The mission of Hungarian communities is to “get over” the trauma of the Trianon Peace Treaty through developing the homeland and strengthening the nation, Deputy Prime Minister Zsolt Semjén told a commemoration in Csurgó, in south-western Hungary, on Wednesday.
Speaking on the eve of the centenary of the treaty, which concluded the first world war, Semjén said that “we are building a strong Hungary with a strong national identity”, adding that “the Hungarian state is not only an administrative service provider but the political self-expression of the Hungarian nation, its ultimate meaning, aimed at ensuring the nation’s survival and development”.
Concerning the Trianon treaty, under which two-thirds of Hungary’s territory was ceded to neighbouring countries, Semjén said that reclaiming those territories on basis of Hungary’s “thousand-year-old” history would be “unrealistic”, but added that “expecting a solution from the European Union would be naive, and putting up with Trianon because of the changed ethnic proportions would be betrayal”.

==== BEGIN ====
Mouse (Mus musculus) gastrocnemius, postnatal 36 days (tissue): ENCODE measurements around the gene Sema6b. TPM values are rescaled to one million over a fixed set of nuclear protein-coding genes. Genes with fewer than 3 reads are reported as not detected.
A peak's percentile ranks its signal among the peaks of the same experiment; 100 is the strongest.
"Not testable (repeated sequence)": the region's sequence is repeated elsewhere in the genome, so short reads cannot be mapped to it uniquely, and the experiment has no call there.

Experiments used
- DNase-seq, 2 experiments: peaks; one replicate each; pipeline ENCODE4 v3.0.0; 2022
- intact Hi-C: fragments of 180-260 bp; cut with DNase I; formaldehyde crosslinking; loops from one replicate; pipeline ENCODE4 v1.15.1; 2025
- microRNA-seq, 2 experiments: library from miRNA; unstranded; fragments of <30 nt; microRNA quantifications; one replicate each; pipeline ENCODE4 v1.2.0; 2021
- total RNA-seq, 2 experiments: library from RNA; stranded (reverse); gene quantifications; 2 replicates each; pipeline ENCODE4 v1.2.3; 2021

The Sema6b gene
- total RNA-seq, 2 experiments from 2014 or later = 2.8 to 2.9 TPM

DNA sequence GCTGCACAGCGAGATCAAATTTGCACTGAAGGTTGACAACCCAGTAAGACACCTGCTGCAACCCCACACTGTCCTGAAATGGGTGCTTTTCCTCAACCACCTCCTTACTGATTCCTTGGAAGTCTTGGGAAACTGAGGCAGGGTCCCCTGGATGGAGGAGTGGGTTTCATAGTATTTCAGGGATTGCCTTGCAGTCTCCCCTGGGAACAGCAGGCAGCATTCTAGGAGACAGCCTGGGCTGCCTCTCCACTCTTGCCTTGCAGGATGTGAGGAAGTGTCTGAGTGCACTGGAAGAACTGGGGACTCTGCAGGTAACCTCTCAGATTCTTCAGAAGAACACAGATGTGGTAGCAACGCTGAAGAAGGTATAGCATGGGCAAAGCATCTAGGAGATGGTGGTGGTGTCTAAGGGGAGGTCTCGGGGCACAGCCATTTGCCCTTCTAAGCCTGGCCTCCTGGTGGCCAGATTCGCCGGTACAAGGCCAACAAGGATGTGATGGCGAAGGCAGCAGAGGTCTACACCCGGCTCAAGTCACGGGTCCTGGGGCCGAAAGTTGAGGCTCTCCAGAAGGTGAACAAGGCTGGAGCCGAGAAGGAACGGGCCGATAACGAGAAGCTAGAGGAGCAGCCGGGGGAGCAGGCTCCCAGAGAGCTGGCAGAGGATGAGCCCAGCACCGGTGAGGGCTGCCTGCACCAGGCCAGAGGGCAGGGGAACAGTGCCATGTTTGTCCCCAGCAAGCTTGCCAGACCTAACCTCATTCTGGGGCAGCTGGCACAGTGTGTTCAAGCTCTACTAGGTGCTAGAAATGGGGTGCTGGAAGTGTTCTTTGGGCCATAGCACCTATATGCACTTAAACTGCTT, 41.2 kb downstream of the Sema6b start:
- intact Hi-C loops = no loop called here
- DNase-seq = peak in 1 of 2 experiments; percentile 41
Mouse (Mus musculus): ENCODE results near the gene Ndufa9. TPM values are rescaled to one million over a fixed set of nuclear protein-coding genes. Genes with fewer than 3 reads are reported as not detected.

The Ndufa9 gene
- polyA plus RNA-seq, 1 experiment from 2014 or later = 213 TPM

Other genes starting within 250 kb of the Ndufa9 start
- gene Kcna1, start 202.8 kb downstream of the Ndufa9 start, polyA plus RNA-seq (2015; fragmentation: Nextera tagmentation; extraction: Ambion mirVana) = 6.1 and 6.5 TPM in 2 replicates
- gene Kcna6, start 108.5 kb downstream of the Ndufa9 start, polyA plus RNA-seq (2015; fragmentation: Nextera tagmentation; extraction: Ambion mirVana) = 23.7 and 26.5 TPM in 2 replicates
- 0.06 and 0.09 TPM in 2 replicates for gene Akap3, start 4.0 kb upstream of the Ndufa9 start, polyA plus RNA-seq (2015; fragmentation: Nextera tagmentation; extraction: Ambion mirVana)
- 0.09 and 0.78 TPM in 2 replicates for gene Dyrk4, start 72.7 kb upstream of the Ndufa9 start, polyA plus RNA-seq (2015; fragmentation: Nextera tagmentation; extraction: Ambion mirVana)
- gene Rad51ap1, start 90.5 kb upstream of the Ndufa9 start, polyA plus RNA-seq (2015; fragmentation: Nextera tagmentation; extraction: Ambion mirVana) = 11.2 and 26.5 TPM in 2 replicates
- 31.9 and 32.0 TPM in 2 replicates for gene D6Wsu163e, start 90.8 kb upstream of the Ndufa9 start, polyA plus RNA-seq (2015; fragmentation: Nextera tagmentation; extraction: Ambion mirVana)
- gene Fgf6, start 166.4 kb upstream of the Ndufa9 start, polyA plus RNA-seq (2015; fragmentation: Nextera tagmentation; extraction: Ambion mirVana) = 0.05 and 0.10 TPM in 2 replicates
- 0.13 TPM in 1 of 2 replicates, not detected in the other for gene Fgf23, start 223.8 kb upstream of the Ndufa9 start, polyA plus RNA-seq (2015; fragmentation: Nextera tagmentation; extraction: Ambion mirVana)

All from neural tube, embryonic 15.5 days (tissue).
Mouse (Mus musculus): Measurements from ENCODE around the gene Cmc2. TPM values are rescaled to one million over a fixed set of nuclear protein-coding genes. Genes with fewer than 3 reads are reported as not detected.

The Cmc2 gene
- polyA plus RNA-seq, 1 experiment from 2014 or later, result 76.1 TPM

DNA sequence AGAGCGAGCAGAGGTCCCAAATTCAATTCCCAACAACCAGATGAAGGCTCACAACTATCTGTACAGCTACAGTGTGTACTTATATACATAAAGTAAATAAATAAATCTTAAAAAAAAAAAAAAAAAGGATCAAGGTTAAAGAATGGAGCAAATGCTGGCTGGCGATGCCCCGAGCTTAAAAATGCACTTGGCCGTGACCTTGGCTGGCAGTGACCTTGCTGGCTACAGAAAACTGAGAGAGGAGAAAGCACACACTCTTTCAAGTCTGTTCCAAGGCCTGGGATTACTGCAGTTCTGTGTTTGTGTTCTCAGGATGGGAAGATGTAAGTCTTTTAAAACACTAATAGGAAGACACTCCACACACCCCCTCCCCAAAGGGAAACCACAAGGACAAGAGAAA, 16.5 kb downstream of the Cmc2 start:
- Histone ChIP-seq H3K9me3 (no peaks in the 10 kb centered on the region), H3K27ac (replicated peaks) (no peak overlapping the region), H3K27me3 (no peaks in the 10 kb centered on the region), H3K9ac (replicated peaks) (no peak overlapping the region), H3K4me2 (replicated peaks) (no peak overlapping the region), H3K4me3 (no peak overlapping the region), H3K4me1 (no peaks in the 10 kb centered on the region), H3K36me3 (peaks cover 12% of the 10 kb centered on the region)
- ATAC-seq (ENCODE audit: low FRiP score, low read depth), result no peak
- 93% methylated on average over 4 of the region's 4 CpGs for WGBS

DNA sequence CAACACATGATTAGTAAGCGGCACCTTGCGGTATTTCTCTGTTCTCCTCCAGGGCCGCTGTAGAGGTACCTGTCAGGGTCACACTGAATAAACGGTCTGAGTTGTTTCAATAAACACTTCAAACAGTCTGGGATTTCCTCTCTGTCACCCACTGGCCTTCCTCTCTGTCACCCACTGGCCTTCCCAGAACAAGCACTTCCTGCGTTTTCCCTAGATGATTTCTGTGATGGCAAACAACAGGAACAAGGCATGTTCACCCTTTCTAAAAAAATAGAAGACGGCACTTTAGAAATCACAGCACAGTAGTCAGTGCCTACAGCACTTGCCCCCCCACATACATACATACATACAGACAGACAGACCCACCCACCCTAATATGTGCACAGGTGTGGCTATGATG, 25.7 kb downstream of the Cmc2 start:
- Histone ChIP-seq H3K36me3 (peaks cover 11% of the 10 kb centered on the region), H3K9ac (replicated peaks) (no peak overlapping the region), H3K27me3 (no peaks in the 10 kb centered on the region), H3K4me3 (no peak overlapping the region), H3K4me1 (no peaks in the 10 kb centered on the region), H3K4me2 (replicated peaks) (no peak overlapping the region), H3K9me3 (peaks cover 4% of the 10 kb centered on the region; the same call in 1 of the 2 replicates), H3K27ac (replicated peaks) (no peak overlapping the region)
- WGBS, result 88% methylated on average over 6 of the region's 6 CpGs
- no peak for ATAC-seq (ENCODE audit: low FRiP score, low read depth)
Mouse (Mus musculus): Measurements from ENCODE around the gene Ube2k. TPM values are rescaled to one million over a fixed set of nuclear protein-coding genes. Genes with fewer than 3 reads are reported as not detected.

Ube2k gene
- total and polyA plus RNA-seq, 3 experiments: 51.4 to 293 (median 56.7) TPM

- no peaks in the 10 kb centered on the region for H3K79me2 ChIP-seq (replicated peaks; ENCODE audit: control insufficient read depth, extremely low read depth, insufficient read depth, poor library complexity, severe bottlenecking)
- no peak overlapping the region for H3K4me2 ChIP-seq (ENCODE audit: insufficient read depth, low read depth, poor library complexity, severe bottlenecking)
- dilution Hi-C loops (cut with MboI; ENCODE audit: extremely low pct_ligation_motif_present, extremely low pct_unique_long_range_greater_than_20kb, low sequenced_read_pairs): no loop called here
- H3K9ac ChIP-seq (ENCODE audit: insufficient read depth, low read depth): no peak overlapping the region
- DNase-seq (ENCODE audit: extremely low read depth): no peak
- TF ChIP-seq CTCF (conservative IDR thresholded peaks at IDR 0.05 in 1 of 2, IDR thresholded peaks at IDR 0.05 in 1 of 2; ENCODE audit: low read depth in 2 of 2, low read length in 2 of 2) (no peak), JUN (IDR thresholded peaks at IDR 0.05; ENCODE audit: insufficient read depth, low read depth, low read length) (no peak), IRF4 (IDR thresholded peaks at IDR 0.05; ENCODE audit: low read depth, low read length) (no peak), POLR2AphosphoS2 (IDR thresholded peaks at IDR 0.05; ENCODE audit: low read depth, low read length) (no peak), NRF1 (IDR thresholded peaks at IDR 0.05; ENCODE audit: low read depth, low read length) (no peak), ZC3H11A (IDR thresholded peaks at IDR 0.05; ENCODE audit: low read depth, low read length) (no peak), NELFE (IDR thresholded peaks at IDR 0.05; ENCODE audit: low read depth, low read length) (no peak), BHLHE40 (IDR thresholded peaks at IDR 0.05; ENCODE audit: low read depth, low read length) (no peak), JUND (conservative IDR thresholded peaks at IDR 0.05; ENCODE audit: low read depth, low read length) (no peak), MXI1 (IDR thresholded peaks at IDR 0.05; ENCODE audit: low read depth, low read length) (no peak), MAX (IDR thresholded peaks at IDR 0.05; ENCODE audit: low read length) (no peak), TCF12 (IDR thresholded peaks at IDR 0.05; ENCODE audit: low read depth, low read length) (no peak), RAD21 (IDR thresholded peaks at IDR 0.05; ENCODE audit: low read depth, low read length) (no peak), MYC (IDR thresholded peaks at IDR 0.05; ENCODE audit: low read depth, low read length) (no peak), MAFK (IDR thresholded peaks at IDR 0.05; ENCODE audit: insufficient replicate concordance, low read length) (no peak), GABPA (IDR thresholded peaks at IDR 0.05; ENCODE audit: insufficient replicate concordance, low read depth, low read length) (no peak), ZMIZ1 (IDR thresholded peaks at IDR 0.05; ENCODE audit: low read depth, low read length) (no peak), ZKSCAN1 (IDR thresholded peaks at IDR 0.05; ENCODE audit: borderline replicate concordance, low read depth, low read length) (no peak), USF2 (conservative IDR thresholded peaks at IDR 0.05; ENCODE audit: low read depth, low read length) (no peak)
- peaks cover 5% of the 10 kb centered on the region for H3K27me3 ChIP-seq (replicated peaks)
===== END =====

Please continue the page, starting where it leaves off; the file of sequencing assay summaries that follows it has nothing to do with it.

“Remembering Trianon is a moral obligation, it is mourning, a declaration of national cohesion and it is the pride of our survival, as well as our mission to come to terms with it,” Semjén said in his address.
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Semjén said that 100 years ago, when the treaty was signed, the churchbells were rung in Hungary “to cry out the agony of a nation”.
“A decision was made on Hungary without asking Hungary; they ceded two-thirds of its territory, and a half of its people to other, adversarial nations,” Semjén said.
Featured photo by Szilárd Koszticsák/MTI